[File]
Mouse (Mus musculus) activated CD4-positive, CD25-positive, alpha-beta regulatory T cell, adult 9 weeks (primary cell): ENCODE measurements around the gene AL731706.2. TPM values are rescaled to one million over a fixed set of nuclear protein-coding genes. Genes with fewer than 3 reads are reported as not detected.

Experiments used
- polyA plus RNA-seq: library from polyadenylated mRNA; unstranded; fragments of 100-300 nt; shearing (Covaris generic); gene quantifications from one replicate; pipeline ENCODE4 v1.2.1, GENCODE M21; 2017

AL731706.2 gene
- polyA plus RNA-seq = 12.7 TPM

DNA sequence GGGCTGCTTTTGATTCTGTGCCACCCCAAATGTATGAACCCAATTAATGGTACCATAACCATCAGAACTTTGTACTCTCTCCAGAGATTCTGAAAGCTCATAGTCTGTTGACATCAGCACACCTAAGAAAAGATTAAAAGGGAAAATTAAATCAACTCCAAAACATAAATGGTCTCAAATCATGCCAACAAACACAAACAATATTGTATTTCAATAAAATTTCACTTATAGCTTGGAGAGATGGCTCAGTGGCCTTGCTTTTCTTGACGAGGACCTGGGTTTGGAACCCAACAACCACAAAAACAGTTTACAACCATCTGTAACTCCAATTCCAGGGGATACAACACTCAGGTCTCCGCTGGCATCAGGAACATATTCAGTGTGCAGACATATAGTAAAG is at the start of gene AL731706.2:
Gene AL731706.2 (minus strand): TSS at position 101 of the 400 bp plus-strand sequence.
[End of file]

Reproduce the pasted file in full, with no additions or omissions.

Mouse (Mus musculus) activated CD4-positive, CD25-positive, alpha-beta regulatory T cell, adult 9 weeks (primary cell): ENCODE measurements around the gene AL731706.2. TPM values are rescaled to one million over a fixed set of nuclear protein-coding genes. Genes with fewer than 3 reads are reported as not detected.

Experiments used
- polyA plus RNA-seq: library from polyadenylated mRNA; unstranded; fragments of 100-300 nt; shearing (Covaris generic); gene quantifications from one replicate; pipeline ENCODE4 v1.2.1, GENCODE M21; 2017

AL731706.2 gene
- polyA plus RNA-seq = 12.7 TPM

DNA sequence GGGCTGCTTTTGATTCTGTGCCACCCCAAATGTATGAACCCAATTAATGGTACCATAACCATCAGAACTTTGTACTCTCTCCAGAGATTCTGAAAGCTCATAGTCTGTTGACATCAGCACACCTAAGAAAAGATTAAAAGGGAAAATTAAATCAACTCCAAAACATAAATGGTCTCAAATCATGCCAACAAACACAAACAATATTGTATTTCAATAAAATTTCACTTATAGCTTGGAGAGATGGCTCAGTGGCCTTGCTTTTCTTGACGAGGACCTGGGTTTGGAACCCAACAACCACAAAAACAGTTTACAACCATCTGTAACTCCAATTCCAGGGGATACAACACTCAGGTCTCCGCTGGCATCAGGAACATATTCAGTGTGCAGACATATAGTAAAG is at the start of gene AL731706.2:
Gene AL731706.2 (minus strand): TSS at position 101 of the 400 bp plus-strand sequence.